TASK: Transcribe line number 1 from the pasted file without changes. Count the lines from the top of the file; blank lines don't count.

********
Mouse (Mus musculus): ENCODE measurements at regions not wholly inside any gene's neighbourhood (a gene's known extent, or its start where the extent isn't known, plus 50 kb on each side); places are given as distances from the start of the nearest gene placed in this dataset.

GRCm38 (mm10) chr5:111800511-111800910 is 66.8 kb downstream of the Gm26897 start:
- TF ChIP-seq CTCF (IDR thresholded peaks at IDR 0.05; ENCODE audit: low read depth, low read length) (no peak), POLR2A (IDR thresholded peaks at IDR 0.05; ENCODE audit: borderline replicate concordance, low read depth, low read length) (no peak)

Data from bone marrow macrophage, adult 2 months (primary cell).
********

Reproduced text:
Mouse (Mus musculus): ENCODE measurements at regions not wholly inside any gene's neighbourhood (a gene's known extent, or its start where the extent isn't known, plus 50 kb on each side); places are given as distances from the start of the nearest gene placed in this dataset.